I don’t think there are a lot of negatives at all! Other than the challenges in breaking into the industry I mentioned before, things are pretty good. One concept I feel we need to work on is the “convergence” of AV and IT. I hear too many people speak about it like something that has yet to happen, or is still happening. It’s time to get over it, and come to grips with the fact that we are already fully converged, and rapidly becoming part of the IT structure of our customers, not a separate AV one. Also, all of our technologies are increasingly IP based… mark my words, in no time at all we will be a bunch of boxes hung entirely on an IP network, and a lot of the specialized interconnection we use now will be obsolete. Time to embrace networking, people!
5. Describe your ideal client? What do you wish clients to know before hiring you.
As a consultant that specializes in outsourced services, my company prides itself on delivering more than a full time employee would for our typical monthly consulting fee. We provide design support, application engineering, training, and market intelligence for our clients. What I would say are the qualities of an ideal client… I look for clear and consistent communication, and an escalation plan when we need help solving a customer problem. We become part of the tech support / customer service team at our customers, and need to be educated, supplied with reference materials (and sample equipment) and supported so we can go out and do our best. I also prefer it when a client clearly lets us know their structure internally, and gives us clear policies and procedures to follow. I try to be easy to please!
6. If you were going to start over, what would you do differently ?
Honestly? Not a whole lot. I’ve been truly blessed with the career I’ve had, and it’s definitely been a defining part of who I am, and how I have developed as a person over the last 15 years. I don’t really have any major regrets.
7. Describe a typical work day for you. What are your daily disciplines?
Communication, communication, communication. We are basically on-call for our clients, supporting end-users, resellers, and distributors. I basically go through my day answering email and phone questions about products and systems design, conducting remote technical support of software, and providing webinar based training and demonstrations of products. It may sound simple, but it’s exhausting! I have to be responsive to the needs of the customers immediately, as challenging as that can be sometimes. I also have to find time each week to work on creating new training material, researching products, and of course administering my own business while looking for new clients from time to time.
I basically start each day by checking my email immediately, and looking for emergencies. Triage is key for us! I will respond to those and return any voicemails (it feels like a liability being on the West Coast some mornings.. by the time I’m in the office, the East Coast has 4 hours on me!) until my first scheduled meeting… from there, it’s going through the day from conference call to conference call, webinar to webinar. Any breaks are filled in with returning emails or calls. When the folks out east start to shut down, it slows down some, and usually late afternoon I can work on specific projects until I keel over at my desk. Working from my home office does have that perk… if I pass out, no one will panic.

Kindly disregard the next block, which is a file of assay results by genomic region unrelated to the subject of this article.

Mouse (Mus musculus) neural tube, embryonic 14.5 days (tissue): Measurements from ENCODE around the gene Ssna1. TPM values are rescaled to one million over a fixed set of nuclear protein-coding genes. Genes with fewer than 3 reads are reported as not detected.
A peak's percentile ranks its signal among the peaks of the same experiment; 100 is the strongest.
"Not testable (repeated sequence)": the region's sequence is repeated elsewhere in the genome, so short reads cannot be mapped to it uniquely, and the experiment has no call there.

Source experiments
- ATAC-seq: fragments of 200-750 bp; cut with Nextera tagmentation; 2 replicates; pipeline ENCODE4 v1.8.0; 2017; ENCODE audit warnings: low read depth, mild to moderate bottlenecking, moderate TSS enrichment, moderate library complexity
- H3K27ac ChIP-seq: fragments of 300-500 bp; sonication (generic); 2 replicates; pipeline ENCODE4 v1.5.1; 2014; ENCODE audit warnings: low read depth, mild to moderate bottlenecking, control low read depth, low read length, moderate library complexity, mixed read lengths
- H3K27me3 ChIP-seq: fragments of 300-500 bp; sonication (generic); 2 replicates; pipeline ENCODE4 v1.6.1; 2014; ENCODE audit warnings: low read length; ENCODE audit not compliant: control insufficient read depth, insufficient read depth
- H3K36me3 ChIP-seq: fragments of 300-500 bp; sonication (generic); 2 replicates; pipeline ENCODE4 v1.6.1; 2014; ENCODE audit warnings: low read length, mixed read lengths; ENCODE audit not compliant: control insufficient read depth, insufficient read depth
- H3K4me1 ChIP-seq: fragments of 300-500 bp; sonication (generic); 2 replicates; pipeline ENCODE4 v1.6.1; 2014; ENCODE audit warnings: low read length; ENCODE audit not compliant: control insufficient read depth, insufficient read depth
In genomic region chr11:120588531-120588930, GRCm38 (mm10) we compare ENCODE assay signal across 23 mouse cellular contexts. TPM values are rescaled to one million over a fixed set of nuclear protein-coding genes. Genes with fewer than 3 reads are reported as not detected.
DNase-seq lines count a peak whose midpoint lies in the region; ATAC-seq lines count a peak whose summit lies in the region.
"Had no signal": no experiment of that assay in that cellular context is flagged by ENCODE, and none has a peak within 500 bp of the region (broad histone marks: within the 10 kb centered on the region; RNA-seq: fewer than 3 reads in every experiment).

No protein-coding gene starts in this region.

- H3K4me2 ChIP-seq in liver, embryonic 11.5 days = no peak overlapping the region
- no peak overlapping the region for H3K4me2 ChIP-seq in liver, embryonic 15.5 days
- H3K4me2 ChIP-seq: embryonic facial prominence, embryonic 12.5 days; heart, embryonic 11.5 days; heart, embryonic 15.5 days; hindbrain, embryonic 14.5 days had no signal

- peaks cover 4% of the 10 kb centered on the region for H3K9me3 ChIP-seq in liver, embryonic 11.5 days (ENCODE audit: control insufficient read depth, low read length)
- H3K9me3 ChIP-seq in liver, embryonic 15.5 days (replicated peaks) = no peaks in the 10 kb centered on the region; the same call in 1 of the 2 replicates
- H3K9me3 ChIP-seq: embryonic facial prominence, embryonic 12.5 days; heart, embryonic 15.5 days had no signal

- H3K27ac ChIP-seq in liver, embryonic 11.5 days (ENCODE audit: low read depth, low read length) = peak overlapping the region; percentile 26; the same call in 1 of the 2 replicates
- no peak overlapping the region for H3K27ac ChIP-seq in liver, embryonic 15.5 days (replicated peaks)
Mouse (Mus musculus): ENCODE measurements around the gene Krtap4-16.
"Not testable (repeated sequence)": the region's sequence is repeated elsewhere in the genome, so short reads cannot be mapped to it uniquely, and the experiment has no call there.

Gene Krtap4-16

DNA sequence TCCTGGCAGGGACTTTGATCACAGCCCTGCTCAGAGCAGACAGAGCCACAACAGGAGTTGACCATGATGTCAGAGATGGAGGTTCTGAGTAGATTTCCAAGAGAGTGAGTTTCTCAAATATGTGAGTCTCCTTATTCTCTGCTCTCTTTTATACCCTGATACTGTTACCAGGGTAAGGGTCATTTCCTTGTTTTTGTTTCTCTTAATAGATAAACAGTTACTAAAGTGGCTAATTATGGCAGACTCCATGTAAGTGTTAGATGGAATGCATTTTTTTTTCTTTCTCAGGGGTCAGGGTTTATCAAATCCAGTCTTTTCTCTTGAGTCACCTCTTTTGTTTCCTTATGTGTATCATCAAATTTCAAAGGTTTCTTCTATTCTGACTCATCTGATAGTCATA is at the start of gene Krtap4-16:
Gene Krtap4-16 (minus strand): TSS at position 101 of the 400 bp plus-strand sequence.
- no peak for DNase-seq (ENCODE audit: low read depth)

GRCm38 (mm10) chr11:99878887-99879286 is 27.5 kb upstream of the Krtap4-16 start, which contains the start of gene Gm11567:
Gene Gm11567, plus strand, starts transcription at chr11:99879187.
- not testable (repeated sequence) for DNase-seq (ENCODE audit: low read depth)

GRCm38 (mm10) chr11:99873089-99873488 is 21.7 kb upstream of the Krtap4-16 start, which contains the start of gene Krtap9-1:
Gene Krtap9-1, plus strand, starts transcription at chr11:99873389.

8. Describe the apps and gear that you use daily which makes you more productive?
I’m actually very simple, and kind of old school. I do much by hand… and yes, I realize a ton of people reading this are going to laugh themselves silly about it. I rely on my smartphone for so much (I’m an Android guy, love my Samsung phone – S7 Edge, sorry Apple fans!) in terms of staying constantly connected, and being aware of my meeting schedule. I do use Cortana on my PC an awful lot… much more than I ever thought I would, when I got my Surface Book (love that thing!). That’s really helped me speed up interaction and keeping my appointments and reminders straight. I did finally cross into this decade and got a smartwatch recently, a Huawei Smartwatch (catchy name). I swore those off as a gimmick, and have bought (and returned) several before… but this one stuck. It’s nice having all of the notifications and tools right on my wrist. Yes, I know… I’m boring. Sorry!
9. Describe the role that InfoComm has played in shaping your career ?
InfoComm is basically an extension of my family, in a way. I grew up going to InfoComm with my dad, and I have been teaching there for many years. The show feels like home, and helped make the name Brawn well known in the industry as experts and thought leaders. This is something I dedicate my volunteer time to trying to repay, teaching classes and working on standards creation (all of which happens to be a ton of fun, too!). I proudly carry my CTS certification, and will continue to support the organization for as long as I am able to.